Methane found in Martian meteorites

The search for life on Mars continues, with a new finding that methane may lie beneath its surface.
The search for life on Mars continues, with a new finding that methane may lie beneath its surface. NASA

TORONTO – In another attempt to discover whether or not life once existed, or even could still exist on Mars, another promising breakthrough has been made.

New research from a team of international scientists found traces of methane within Martian meteorites that were once delivered to Earth after something impacted the red planet.

Here on our Earth, more than 90 per cent of methane is generated by living organisms. While not indicative that life actually exists on the red planet, the finding does suggest that it could be used as a food source by primitive life beneath the Martian surface. Even here at home, microbes are able to do that.

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“One of the most exciting developments in the exploration of Mars has been the suggestion of methane in the Martian atmosphere,” said University of Aberdeen professor John Parnell, who directed the research. “Recent and forthcoming missions by NASA and the European Space Agency, respectively, are looking at this, however, it is so far unclear where the methane comes from, and even whether it is really there. However, our research provides a strong indication that rocks on Mars contain a large reservoir of methane.”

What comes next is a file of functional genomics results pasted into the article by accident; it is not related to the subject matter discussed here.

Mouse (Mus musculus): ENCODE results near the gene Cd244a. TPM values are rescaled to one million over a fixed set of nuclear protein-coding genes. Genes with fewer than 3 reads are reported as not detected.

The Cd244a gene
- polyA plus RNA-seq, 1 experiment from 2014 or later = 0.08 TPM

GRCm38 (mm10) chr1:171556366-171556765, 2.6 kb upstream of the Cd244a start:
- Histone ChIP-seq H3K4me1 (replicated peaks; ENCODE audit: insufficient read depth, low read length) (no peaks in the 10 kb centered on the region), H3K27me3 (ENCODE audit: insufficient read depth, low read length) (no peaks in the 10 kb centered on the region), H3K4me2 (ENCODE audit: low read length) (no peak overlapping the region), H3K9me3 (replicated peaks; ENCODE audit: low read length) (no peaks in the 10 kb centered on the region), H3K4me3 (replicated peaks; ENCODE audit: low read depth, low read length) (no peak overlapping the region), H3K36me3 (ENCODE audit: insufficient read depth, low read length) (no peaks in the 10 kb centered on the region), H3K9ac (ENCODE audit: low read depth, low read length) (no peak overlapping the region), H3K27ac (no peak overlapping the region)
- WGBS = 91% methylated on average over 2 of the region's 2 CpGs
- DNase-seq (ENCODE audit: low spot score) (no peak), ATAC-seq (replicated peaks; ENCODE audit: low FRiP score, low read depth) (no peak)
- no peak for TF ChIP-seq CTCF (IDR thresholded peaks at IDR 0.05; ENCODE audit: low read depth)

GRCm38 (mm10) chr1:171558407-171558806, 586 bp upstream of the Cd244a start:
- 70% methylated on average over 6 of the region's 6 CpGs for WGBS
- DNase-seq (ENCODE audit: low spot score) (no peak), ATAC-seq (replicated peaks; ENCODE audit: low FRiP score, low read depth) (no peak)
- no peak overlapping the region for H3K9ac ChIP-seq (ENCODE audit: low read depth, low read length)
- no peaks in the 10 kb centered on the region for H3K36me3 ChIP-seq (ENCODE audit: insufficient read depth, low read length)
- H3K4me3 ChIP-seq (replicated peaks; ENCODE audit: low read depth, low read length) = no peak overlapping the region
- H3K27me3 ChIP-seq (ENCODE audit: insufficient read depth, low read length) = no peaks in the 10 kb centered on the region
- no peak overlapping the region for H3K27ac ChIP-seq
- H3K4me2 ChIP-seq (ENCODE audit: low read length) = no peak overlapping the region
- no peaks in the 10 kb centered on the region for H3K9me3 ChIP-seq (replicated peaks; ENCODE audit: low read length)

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Examining six meteorites, the researchers — which included those from Brock University and the University of Western Ontario — found gases in the same proportion as that exists on Mars. Crushing the rocks, and using a mass spectrometer to study the gases that were released, the researchers found that all six contained methane.

Methane was first discovered on Mars by the European Space Agency’s Mars Express in 2004. In 2014, a scientists found a rise in methane around the Curiosity rover as well as other organic molecules.

“Even if Martian methane does not directly feed microbes, it may signal the presence of a warm, wet, chemically reactive environment where life could thrive,” said co-author of the study Sean McMahon of Yale University.